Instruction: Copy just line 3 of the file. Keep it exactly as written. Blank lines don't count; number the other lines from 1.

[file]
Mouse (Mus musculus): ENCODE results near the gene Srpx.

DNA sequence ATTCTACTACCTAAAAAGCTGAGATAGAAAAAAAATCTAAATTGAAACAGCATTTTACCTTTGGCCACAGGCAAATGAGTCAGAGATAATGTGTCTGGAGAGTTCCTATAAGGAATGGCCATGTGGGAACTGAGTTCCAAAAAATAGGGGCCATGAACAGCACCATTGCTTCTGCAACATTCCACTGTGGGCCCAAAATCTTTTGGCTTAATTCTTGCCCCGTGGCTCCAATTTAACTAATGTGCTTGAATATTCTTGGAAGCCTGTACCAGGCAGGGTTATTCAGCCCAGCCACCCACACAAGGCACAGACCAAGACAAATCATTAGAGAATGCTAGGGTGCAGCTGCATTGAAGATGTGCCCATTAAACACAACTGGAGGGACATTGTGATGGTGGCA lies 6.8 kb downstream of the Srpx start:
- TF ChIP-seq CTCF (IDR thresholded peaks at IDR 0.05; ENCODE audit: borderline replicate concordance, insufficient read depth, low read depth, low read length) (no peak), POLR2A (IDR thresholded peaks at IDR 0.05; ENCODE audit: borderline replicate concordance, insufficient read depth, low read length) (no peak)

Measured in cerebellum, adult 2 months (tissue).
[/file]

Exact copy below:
- TF ChIP-seq CTCF (IDR thresholded peaks at IDR 0.05; ENCODE audit: borderline replicate concordance, insufficient read depth, low read depth, low read length) (no peak), POLR2A (IDR thresholded peaks at IDR 0.05; ENCODE audit: borderline replicate concordance, insufficient read depth, low read length) (no peak)